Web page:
Turn on or off Motion Sense: The new radar system will detect your hand and take some actions without you touching the phone. Head into settings > system > Motion Sense to turn it on or off.
Show notifications when you reach for your phone: You don’t need the always-on display, because you just need to wave your hand at your phone. The Soli radar chip in the Pixel 4 can detect your hand and turn on the lock screen display to give you those details. Head into settings > system > gestures > Motion Sense and you’ll find the option for “reach to check phone”.
Skip tracks with a wave of the hand: When playing music, you just have to wave your hand past your phone’s display to skip tracks. To go forward, move your hand from right to left. You’ll see a glow at the top of the display when Motion Sense is detecting your hand.
Play with your Pokemon wallpaper: Change the wallpaper to Pokemon from the coming alive section and you’ll be able to use Motion Sense to interact with it. Tap the Pokemon to make them jump, show your palm to express your love. Double tap to change to another character.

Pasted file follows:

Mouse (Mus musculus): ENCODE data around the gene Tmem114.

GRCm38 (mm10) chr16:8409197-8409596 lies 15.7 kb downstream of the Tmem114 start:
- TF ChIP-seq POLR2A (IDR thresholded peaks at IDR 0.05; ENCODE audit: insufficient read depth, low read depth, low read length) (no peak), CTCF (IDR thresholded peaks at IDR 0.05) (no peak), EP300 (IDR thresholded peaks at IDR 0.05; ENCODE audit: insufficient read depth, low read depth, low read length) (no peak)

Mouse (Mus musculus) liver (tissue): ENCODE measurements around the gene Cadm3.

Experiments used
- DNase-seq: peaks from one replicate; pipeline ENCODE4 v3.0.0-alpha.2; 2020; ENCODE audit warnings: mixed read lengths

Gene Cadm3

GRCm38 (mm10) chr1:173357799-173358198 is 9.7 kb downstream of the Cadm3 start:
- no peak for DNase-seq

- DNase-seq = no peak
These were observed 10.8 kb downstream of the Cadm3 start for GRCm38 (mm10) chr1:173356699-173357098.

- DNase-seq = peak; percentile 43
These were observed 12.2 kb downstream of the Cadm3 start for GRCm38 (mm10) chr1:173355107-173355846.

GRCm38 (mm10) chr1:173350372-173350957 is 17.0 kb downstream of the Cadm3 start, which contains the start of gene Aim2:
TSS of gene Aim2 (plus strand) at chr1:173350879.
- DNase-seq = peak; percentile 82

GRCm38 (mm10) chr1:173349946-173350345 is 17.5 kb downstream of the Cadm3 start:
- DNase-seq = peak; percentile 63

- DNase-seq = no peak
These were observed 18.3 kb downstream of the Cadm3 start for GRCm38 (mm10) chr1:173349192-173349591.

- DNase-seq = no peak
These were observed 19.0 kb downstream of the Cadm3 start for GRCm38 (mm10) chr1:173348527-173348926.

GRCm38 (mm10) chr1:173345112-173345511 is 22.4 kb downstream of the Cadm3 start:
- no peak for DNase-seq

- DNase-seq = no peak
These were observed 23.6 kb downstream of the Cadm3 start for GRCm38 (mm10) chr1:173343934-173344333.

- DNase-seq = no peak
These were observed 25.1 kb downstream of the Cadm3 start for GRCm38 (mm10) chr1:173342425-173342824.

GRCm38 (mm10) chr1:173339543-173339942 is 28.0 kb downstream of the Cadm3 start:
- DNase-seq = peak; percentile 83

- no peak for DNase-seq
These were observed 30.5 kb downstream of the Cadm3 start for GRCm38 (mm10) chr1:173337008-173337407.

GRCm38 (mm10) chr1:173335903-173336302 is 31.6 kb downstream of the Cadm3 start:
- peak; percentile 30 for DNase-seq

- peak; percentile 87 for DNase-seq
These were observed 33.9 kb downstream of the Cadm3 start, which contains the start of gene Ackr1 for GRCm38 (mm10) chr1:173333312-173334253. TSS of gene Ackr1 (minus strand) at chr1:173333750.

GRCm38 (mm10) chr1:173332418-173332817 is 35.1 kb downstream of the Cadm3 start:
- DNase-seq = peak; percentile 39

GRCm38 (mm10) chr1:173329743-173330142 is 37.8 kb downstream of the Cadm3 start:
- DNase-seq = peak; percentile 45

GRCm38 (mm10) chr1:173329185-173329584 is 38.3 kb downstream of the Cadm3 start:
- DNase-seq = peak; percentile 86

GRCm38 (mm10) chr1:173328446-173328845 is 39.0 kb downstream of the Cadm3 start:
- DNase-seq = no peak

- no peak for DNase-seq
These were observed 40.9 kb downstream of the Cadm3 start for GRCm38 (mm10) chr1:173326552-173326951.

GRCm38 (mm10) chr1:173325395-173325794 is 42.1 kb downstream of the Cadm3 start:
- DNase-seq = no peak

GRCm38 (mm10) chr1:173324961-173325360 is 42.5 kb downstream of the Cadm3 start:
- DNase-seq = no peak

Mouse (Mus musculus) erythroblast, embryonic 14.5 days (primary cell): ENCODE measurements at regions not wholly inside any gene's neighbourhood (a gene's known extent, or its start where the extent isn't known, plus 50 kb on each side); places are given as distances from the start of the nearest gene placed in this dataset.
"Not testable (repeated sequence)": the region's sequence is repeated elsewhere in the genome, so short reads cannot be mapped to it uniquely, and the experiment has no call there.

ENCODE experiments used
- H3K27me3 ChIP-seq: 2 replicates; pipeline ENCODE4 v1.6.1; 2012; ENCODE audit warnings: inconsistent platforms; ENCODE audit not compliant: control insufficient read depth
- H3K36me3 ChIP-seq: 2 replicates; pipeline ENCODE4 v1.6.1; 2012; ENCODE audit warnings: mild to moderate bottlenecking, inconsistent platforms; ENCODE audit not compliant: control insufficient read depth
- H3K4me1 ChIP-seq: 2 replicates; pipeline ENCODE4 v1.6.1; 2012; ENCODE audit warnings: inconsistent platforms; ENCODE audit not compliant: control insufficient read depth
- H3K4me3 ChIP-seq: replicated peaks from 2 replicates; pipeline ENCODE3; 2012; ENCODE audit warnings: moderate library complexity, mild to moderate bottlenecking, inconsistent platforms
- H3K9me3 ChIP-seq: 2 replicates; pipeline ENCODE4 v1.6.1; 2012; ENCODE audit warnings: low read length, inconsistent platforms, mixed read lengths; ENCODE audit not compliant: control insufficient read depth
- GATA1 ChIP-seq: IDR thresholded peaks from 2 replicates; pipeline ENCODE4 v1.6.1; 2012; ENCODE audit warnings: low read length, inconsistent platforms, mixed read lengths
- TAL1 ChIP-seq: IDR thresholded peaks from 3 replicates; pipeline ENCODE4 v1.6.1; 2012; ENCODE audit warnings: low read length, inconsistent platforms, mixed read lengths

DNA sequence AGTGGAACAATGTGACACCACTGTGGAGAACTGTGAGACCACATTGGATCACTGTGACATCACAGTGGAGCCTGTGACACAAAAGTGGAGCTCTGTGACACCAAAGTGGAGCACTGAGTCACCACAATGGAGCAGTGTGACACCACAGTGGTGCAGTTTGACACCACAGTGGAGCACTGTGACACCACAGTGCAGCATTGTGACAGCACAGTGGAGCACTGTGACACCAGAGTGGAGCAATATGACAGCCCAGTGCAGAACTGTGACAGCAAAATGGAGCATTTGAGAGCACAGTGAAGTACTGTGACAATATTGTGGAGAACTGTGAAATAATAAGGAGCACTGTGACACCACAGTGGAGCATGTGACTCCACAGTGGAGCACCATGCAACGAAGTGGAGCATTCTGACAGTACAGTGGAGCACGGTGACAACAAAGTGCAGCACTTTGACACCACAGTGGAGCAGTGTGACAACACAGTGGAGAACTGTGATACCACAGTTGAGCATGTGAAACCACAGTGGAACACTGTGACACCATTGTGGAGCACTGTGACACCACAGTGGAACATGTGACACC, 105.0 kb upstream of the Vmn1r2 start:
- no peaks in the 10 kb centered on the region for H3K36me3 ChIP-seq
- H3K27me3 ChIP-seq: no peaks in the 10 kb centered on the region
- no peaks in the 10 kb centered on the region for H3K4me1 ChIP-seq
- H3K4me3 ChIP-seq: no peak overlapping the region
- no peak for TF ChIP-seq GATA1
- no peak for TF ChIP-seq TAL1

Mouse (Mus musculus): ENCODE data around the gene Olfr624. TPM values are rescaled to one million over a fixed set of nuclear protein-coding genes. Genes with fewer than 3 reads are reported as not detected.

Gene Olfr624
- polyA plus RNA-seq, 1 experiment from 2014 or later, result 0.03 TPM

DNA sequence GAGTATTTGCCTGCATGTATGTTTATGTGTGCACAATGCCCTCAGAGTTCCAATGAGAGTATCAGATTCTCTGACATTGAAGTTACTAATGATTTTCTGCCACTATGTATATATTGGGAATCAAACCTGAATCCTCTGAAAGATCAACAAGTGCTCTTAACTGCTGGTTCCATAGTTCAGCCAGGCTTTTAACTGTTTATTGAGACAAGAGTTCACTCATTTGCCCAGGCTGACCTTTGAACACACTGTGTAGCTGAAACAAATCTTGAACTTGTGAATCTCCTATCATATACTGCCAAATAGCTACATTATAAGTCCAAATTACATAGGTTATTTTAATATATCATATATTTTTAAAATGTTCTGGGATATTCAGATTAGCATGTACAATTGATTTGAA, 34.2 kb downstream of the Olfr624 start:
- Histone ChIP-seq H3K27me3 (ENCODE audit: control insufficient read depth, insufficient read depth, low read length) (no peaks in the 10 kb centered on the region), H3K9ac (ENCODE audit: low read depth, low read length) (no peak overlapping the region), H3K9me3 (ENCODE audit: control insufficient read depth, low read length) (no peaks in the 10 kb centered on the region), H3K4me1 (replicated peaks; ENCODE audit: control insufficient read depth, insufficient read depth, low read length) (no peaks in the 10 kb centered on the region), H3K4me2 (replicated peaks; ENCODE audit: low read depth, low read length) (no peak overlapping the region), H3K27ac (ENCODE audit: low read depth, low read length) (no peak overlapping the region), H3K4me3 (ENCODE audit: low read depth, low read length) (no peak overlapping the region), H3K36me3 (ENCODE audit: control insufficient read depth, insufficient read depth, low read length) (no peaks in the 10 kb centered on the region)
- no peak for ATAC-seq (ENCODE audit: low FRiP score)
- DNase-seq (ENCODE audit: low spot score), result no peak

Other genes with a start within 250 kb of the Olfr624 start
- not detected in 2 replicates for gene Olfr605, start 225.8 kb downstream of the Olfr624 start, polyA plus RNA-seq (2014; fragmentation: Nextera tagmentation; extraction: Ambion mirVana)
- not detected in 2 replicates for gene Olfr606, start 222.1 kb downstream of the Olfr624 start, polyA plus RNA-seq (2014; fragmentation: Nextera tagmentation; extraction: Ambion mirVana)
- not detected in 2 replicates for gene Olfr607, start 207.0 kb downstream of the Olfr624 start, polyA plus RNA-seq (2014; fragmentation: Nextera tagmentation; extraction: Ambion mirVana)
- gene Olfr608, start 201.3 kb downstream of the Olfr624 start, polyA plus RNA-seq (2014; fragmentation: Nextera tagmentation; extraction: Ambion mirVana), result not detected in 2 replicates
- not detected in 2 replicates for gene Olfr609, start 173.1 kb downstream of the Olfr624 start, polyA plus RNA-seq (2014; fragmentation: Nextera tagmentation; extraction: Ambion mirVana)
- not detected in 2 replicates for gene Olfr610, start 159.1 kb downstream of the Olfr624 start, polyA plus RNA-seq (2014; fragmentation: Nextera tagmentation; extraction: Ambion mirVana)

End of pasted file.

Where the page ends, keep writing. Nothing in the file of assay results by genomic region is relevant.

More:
Get more Pokemon fun: There’s a Motion Sense-powered Pokemon app you can install for a little more fun, called Pokemon Wave Hello. This lets you interact with a range of Pokemon. It’s like the wallpaper, but as a standalone app.
Home screen tips and tricks
The Pixel Launcher is a Pixel exclusive, giving you what Google thinks is Android’s best experience. It’s main aim is to serve up Google Assistant and the Google app loaded with information and news easily.
How to pick a live wallpaper: The Pixel offers a range of “live” wallpapers, with subtle active elements in them giving some movement to your home screen. Long press on the home screen and select styles & wallpapers. Then head to the “coming alive” section and you’ll find those live wallpapers, including the interactive Pokemon option.